March Books 3) The Hound of the Baskervilles, by Arthur Conan Doyle
"Sir Charles lay on his face, his arms out, his fingers dug into the ground, and his features convulsed with some strong emotion to such an extent that I could hardly have sworn to his identity. There was certainly no physical injury of any kind. But one false statement was made by Barrymore at the inquest. He said that there were no traces upon the ground round the body. He did not observe any. But I did--some little distance off, but fresh and clear." "Footprints?" "Footprints." "A man's or a woman's?" Dr. Mortimer looked strangely at us for an instant, and his voice sank almost to a whisper as he answered. "Mr. Holmes, they were the footprints of a gigantic hound!"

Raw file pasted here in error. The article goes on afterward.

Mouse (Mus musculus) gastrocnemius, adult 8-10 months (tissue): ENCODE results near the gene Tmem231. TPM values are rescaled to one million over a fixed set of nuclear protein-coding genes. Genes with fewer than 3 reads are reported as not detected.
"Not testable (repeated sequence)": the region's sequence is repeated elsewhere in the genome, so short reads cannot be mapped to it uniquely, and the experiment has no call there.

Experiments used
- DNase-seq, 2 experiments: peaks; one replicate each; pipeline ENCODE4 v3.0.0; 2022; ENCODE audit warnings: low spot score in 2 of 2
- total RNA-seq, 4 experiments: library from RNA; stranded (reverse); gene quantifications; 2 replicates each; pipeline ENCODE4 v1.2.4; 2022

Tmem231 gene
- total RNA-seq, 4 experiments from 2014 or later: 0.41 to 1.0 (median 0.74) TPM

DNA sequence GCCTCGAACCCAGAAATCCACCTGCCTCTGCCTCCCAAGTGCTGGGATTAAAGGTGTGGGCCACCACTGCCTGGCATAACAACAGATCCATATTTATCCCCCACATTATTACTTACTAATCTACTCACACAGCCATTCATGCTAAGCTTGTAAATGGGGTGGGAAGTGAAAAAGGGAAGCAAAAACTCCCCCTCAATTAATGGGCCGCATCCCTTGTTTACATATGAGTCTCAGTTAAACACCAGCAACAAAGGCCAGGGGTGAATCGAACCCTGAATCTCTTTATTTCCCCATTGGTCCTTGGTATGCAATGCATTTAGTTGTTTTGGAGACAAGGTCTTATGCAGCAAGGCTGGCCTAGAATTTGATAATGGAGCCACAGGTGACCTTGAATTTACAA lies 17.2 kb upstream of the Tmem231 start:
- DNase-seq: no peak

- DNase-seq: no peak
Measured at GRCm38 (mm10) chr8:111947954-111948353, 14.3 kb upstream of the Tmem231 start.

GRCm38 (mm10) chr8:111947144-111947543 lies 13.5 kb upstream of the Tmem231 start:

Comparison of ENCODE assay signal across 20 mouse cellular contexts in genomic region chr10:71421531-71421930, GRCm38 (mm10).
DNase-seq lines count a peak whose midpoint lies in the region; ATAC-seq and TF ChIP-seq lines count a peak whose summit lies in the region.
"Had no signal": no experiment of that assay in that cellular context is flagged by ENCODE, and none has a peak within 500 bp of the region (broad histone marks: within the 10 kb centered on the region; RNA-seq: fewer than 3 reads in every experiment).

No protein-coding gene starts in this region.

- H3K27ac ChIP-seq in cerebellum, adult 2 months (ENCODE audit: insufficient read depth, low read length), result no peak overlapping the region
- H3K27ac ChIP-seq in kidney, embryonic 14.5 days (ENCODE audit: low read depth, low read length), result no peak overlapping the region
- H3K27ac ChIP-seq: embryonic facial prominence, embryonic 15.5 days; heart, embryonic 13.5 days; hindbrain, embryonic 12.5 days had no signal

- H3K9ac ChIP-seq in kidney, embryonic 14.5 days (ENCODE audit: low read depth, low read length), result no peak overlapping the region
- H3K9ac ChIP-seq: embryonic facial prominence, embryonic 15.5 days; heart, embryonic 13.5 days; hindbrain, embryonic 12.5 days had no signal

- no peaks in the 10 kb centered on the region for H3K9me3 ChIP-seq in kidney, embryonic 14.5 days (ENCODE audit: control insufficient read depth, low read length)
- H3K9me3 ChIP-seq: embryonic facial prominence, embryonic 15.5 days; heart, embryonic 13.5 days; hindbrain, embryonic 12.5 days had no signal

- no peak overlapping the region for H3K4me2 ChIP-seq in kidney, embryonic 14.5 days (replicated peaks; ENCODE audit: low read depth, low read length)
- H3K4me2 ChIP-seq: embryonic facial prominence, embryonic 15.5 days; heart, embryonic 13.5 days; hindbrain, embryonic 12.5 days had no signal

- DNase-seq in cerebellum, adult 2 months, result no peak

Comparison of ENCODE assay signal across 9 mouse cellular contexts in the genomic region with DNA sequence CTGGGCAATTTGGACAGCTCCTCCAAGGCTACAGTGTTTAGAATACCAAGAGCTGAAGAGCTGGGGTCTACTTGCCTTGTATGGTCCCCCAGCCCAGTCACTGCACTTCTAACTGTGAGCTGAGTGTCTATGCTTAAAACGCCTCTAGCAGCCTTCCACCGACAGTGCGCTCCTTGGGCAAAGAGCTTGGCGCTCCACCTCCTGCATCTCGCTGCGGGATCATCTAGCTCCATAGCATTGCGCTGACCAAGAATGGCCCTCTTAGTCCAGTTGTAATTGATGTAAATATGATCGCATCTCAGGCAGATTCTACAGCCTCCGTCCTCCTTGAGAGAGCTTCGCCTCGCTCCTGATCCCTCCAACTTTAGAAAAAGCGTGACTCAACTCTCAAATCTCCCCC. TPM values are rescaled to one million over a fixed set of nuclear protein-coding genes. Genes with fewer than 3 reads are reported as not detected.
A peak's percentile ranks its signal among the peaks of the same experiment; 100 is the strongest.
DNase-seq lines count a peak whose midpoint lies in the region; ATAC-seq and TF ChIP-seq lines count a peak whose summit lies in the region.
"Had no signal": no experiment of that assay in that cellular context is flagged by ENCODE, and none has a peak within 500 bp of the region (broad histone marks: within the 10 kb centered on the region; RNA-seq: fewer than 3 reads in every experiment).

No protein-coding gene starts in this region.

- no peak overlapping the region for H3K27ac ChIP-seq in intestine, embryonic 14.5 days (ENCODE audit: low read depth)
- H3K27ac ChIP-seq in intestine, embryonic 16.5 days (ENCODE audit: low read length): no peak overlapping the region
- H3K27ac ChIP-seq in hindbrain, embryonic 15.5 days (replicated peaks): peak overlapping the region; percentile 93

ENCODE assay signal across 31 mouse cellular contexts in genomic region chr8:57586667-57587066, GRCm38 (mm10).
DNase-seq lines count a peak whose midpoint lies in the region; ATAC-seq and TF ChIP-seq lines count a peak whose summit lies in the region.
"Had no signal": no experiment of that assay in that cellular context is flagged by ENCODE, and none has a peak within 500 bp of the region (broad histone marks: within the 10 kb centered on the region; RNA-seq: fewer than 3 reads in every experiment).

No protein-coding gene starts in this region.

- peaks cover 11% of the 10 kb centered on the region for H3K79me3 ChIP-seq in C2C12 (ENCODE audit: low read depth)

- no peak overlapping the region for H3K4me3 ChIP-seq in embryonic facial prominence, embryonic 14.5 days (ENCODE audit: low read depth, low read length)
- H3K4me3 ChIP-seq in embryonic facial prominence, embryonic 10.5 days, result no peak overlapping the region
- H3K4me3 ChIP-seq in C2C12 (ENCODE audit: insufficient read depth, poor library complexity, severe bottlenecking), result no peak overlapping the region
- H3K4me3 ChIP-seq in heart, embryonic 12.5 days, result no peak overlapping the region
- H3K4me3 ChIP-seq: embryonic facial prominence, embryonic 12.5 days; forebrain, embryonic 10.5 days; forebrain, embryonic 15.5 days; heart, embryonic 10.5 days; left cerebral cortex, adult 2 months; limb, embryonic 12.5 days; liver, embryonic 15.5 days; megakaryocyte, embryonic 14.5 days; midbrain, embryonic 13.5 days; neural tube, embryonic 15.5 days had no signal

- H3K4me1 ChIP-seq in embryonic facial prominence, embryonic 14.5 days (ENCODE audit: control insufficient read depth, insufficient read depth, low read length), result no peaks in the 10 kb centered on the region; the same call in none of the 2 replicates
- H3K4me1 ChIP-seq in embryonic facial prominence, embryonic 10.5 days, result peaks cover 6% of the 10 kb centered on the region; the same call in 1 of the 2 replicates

And so we are off to Dartmoor, in a tale of ancient legends and tangled family histories of criminality and concealed relationships, in what I think is the best of the Sherlock Holmes stories - Doyle does very well at the atmospheric description, and is getting much better at characterization - Watson getting increasingly irritated by Holmes not letting him know what he is up to. I know the story so well that it is actually quite difficult to judge how well it works as a mystery, but it is very entertaining.